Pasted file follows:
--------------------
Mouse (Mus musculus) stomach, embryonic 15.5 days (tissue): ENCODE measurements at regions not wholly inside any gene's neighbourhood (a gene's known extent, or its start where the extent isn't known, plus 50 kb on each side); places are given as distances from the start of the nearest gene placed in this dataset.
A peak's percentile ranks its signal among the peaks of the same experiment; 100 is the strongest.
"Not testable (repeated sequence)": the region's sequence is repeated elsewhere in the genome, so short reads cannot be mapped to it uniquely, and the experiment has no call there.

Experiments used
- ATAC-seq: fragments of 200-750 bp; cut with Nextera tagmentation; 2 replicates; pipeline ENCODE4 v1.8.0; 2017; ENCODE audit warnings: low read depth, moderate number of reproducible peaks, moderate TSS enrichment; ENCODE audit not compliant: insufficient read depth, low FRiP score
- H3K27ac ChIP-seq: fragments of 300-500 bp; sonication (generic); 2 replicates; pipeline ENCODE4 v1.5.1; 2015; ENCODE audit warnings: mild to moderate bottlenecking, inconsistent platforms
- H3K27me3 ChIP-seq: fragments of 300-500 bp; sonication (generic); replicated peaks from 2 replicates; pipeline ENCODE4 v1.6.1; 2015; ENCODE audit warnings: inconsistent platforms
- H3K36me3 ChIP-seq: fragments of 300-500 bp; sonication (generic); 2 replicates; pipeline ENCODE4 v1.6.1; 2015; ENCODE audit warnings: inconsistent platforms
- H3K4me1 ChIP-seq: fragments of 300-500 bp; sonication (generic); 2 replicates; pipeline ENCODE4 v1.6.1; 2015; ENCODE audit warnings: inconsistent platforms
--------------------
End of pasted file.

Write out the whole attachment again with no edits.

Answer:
Mouse (Mus musculus) stomach, embryonic 15.5 days (tissue): ENCODE measurements at regions not wholly inside any gene's neighbourhood (a gene's known extent, or its start where the extent isn't known, plus 50 kb on each side); places are given as distances from the start of the nearest gene placed in this dataset.
A peak's percentile ranks its signal among the peaks of the same experiment; 100 is the strongest.
"Not testable (repeated sequence)": the region's sequence is repeated elsewhere in the genome, so short reads cannot be mapped to it uniquely, and the experiment has no call there.

Experiments used
- ATAC-seq: fragments of 200-750 bp; cut with Nextera tagmentation; 2 replicates; pipeline ENCODE4 v1.8.0; 2017; ENCODE audit warnings: low read depth, moderate number of reproducible peaks, moderate TSS enrichment; ENCODE audit not compliant: insufficient read depth, low FRiP score
- H3K27ac ChIP-seq: fragments of 300-500 bp; sonication (generic); 2 replicates; pipeline ENCODE4 v1.5.1; 2015; ENCODE audit warnings: mild to moderate bottlenecking, inconsistent platforms
- H3K27me3 ChIP-seq: fragments of 300-500 bp; sonication (generic); replicated peaks from 2 replicates; pipeline ENCODE4 v1.6.1; 2015; ENCODE audit warnings: inconsistent platforms
- H3K36me3 ChIP-seq: fragments of 300-500 bp; sonication (generic); 2 replicates; pipeline ENCODE4 v1.6.1; 2015; ENCODE audit warnings: inconsistent platforms
- H3K4me1 ChIP-seq: fragments of 300-500 bp; sonication (generic); 2 replicates; pipeline ENCODE4 v1.6.1; 2015; ENCODE audit warnings: inconsistent platforms